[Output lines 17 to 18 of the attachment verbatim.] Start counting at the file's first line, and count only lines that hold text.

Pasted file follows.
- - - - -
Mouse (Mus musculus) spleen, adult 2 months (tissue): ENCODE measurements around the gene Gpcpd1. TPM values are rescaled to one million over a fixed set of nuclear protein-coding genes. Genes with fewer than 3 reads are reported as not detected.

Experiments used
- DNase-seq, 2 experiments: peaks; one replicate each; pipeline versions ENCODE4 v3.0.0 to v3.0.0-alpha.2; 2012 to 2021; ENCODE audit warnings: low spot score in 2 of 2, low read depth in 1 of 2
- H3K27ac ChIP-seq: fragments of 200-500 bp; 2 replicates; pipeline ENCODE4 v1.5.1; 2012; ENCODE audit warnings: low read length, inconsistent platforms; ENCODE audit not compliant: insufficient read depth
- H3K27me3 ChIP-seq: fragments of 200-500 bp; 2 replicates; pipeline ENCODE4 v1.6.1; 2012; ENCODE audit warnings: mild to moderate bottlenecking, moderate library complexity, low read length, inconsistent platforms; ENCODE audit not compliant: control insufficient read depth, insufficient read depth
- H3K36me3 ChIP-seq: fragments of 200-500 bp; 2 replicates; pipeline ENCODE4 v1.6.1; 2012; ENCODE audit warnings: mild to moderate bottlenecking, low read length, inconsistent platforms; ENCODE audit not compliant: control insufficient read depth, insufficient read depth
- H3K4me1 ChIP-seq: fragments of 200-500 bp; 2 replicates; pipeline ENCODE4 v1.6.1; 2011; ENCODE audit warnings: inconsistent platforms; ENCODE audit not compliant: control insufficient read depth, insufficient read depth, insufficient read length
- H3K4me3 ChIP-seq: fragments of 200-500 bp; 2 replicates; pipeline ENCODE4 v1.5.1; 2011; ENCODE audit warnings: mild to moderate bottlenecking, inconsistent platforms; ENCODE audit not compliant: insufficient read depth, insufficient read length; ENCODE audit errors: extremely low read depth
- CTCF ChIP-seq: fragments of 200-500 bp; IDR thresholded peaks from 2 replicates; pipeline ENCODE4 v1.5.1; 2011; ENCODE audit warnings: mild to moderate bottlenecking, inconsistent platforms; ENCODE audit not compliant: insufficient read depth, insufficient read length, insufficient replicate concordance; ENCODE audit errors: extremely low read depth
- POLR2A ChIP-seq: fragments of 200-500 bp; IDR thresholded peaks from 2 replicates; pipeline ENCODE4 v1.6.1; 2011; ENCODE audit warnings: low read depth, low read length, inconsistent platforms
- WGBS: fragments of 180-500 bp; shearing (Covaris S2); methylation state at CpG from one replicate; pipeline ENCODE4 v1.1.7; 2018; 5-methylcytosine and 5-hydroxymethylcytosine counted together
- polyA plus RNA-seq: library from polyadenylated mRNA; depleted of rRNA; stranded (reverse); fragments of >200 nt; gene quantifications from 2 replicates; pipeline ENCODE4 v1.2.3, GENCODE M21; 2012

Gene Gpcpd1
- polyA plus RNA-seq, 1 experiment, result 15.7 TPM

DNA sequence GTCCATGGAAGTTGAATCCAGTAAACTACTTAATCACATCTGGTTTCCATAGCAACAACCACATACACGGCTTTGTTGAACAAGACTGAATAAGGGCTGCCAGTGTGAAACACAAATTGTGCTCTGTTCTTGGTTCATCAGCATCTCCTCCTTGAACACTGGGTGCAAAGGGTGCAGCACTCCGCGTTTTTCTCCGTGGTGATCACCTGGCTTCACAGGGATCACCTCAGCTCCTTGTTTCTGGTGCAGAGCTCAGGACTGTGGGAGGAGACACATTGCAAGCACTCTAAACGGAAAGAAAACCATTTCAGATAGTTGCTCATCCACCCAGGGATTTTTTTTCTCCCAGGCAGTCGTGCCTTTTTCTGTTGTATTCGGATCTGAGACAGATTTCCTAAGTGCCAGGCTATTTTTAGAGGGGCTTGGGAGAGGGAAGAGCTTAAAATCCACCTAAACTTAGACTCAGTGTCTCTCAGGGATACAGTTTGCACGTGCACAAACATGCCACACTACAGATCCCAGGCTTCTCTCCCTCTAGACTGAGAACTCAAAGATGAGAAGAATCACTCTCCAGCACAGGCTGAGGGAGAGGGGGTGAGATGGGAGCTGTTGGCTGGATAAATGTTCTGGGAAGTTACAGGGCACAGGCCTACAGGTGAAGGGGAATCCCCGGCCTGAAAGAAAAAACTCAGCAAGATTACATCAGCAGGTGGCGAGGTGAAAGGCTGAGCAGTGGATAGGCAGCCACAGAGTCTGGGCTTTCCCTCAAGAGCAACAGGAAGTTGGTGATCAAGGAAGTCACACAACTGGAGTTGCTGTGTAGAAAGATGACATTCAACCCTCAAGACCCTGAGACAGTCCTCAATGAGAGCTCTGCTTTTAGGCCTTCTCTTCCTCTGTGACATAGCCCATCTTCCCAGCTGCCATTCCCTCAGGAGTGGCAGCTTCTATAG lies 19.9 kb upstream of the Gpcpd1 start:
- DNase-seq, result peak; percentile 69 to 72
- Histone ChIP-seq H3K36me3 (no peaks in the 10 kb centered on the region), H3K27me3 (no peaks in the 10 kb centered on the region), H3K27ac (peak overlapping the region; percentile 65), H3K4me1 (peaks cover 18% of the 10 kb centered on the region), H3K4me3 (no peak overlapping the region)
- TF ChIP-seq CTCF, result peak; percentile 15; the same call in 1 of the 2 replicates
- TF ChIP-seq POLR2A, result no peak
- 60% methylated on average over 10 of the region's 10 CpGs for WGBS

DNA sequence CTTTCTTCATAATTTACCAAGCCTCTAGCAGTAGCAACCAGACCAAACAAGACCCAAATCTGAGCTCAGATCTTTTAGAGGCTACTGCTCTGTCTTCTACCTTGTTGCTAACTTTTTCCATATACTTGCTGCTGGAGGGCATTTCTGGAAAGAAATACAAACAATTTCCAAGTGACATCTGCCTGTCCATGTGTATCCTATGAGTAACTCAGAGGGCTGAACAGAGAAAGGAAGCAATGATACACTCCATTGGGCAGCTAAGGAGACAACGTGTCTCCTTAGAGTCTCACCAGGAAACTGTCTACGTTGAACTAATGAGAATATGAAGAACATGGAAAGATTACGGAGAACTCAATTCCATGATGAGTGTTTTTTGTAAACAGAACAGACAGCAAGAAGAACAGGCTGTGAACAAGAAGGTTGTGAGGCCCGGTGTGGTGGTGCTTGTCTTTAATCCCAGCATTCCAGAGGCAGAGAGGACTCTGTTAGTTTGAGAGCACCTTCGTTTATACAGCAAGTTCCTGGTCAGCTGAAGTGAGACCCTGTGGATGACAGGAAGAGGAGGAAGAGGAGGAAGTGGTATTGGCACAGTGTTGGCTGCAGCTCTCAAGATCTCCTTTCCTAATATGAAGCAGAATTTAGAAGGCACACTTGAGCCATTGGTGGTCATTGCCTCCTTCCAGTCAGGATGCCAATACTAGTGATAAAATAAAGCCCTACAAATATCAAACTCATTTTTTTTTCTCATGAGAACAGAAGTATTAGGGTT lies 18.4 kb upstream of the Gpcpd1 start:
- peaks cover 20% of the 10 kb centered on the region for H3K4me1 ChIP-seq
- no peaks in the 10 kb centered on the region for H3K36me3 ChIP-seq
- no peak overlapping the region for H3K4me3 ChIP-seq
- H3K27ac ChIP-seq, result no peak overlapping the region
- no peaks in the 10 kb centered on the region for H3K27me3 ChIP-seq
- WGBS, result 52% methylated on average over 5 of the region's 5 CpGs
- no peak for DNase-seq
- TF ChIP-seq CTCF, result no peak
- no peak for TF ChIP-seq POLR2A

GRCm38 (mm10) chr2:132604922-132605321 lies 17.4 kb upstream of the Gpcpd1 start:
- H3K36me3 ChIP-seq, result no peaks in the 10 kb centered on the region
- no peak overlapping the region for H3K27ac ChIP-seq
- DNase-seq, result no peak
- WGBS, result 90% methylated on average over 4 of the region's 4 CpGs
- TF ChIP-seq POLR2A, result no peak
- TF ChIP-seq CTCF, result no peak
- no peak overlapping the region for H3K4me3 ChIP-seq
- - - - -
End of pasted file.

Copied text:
- Histone ChIP-seq H3K36me3 (no peaks in the 10 kb centered on the region), H3K27me3 (no peaks in the 10 kb centered on the region), H3K27ac (peak overlapping the region; percentile 65), H3K4me1 (peaks cover 18% of the 10 kb centered on the region), H3K4me3 (no peak overlapping the region)
- TF ChIP-seq CTCF, result peak; percentile 15; the same call in 1 of the 2 replicates